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The market for direct- and indirect-emitting semiconductor green laser diodes will reach about $500m in 2016 (representing more than 45 million devices), according to market research firm Yole Développement in its new report ‘Green Laser for Projection Devices, 2010’.
The green laser market is currently highly segmented into many niche applications, from medical to military as well as laser shows etc. These applications can use existing solid-state lasers or the more recent combination of semiconductor lasers with nonlinear crystals (via SHG, or second-harmonic generation).
In the emerging market for pico-projectors as well as other display techniques such as head-mounted display (HMD) or head-up display (HUD), the ideal light-emitting device would be a laser due to the capability to deliver highly saturated colors in the widest possible gamut. Additional features include focus-free operation and an expected improvement in wall-plug efficiency (reducing power consumption for battery operation). Yole adds that the market for green lasers in particular will be driven by pico-projectors, due to the laser’s ability to deliver highly saturated colors in the widest possible gamut.
In 2009, the first LED-based pico-projectors became available on the market. However, market take-off was slow (with no more than 300,000 units sold) due possibly to poor brightness (10 lumens) for a relative high price. Nevertheless, the stand-alone projector market will take off in 2010, with a sales volume of 0.5–1 million units, forecasts Yole. During this first phase, most pico-projectors will be LED-based.
However, last year some impressive progress was reported on shifting blue laser diodes towards green wavelengths. The direct-emission semiconductor laser should hence be available in 2011–2012 for projection display applications. Yole therefore forecasts that 10–20% of projectors will be laser-based by 2011 and 50–75% by 2016. Yole also envisions a move from stand-alone devices to embedded devices as the technology will step-by-step become compatible with size and cost constraints.
The cell-phone market will also start using green lasers in late 2010 in high-end devices (Samsung ‘Android’ etc), says Yole. Laser-based systems will be slowly implemented as costs reduce, but Yole remains very conservative, saying that LEDs remain dominant until at least 2016. However, according to the requirement for small size, direct-emission green laser will be much in demand.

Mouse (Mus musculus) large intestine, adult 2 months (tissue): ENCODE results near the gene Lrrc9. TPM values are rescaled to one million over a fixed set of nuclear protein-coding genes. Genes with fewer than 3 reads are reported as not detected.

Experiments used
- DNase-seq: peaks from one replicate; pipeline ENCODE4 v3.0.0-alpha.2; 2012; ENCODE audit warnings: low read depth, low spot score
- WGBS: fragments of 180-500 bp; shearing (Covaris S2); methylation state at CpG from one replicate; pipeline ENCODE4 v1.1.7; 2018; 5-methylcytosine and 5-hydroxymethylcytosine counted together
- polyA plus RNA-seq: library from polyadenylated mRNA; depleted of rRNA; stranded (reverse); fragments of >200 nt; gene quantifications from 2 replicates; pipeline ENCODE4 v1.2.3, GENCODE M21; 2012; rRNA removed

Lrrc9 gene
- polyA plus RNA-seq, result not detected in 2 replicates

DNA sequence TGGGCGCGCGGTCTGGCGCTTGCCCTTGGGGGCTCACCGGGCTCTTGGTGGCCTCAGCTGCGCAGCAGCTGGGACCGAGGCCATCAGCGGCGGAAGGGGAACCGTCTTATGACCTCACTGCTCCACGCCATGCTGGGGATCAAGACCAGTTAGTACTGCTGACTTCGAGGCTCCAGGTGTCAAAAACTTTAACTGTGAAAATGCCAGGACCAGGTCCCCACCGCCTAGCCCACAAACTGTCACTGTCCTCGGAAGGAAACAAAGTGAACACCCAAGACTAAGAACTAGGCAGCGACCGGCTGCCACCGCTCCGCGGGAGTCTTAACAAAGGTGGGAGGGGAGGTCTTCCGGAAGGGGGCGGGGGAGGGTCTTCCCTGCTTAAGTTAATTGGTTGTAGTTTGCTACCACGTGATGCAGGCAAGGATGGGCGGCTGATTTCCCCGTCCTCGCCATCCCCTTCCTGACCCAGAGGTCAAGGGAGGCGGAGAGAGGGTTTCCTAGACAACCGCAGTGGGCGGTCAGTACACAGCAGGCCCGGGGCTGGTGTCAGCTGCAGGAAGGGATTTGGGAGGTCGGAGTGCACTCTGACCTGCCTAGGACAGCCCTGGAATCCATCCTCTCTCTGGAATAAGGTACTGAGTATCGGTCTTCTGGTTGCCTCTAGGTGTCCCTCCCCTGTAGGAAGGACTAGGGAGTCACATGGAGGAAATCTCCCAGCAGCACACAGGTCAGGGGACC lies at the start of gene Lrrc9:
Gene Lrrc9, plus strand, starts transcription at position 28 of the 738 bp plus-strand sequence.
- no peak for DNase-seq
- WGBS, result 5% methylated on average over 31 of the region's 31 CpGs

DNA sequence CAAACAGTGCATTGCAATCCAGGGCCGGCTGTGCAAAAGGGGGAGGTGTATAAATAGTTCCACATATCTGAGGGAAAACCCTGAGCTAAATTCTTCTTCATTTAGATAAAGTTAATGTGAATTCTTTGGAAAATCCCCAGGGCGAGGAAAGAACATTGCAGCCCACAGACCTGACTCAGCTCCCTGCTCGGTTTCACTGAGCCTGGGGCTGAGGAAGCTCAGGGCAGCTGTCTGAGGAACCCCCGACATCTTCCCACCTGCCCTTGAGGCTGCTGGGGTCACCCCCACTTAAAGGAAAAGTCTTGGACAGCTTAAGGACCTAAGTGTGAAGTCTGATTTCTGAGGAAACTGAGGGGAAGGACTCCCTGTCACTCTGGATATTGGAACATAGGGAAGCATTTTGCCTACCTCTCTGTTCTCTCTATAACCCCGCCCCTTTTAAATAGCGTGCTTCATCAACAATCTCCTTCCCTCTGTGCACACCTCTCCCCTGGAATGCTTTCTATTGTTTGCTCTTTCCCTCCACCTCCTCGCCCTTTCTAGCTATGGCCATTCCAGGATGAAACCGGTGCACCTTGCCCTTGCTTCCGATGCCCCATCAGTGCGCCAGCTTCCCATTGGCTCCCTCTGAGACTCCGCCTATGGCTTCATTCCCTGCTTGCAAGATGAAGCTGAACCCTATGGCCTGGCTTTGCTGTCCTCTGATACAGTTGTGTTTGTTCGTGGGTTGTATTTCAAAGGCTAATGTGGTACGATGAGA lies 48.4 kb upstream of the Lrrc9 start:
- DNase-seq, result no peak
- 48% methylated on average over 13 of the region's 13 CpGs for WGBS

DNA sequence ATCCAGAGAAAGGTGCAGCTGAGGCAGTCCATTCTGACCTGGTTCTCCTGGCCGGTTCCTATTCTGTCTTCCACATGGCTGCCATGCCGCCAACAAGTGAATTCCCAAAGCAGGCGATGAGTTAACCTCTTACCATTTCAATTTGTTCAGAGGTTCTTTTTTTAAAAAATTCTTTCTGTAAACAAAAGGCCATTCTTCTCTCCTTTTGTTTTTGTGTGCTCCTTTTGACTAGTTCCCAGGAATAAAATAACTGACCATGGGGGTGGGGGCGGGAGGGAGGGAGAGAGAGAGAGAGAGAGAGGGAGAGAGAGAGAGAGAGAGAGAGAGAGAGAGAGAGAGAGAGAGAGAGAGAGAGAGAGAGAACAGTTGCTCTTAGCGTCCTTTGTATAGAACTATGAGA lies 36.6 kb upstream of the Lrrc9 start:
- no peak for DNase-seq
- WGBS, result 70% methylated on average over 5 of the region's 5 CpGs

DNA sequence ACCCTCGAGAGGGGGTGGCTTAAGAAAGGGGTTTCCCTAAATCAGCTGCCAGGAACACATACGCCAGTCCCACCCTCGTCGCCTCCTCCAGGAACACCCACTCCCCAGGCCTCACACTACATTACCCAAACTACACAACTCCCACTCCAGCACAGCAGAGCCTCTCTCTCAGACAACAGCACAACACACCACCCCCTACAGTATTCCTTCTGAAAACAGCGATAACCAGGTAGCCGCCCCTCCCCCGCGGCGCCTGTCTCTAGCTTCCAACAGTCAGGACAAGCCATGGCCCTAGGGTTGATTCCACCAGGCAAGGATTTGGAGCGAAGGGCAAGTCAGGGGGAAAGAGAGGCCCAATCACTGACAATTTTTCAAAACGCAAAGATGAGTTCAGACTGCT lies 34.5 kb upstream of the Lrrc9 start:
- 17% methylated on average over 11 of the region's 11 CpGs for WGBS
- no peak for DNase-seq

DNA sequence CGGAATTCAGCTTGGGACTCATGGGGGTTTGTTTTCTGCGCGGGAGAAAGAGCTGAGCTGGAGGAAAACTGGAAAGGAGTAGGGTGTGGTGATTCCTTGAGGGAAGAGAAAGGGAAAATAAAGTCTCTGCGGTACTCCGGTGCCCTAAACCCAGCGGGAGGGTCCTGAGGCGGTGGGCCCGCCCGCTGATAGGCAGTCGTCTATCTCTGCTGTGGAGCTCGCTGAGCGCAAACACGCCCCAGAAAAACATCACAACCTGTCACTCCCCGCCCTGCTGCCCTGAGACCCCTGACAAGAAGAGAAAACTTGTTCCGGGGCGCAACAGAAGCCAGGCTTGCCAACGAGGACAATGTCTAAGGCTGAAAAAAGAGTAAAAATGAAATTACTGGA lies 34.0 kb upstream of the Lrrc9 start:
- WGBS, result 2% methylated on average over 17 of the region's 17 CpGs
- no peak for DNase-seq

Media players are the perfect application for embedded pico-projectors, says Yole, with fewer constraints on cost and size compared to the cell phone. The boom in demand should occur by 2012, with 2.6–5 million units equipped with projection functionality, forecast the firm. SHG green lasers will dominate first, forecasts Yole, during the wait for direct-emission green lasers to become compatible on price and performance.
Cameras and camcorders are forecast to offer only slow market penetration for laser-based technologies, as battery life-time and cost can be critical parameters. LED technology should dominate in these applications, believes Yole market & technology analyst and report co-author Regis Hamelin.
Laptop computers represent probably the most unclear segment for green laser applications, says Yole, as it is hard to predict consumer behavior accurately: will they go for an all-in-one solution (PC plus projector) with an embedded projection device that will probably be less efficient than a desktop projector? Yole says that it remains very conservative on this application.
Currently, only SHG green laser diodes are available on the market. Corning, Osram and QD Laser each have proprietary solutions. “However, given the complex package of these lasers, it seems difficult to reach a reasonable target price. Moreover, these components seem to suffer from a shortage,” explains Yole project manager Philippe Roussel (the report’s other co-author).
Japan's Sumitomo Electric Industries (SEI), Kaai (a spin-off of University of California Santa Barbara) and Germany's Osram Opto Semiconductors are the most advanced players for direct-emission green laser diodes. If performance can meet the minimum requirements for optical power, wall-plug efficiency and lifetime, some of these could offer products in limited quantities as soon as the middle of 2011, says Yole.
The battle over direct-emission green sources will also take place at the substrate stage, where gallium nitride (GaN) crystal of both non-polar and semi-polar orientations can play a positive role in green light emission, comments Yole.
The light-engine module — a combination of a light source and image management (LCD, micro-mirrors, LCOS etc) — is expected at a target price of $40, notes Yole. This implies a price target of $10 per color. Red should not be a problem, but GaN blue lasers have not yet reached that price target despite their maturity. Green laser will also have to be in the $10 range to penetrate the market, comments the firm.
Yole also cautions that LEDs and high-brightness HB-LEDs are serious competitors, since some pico-projectors have already been announced with a brightness of up to 30 lumens. The capability of lasers to deliver bright images therefore becomes less ‘unique’. So, if green and blue lasers from GaN-based materials are not delivered in the expected target price range, the market share for green lasers could be limited to high-end products, the firm concludes.
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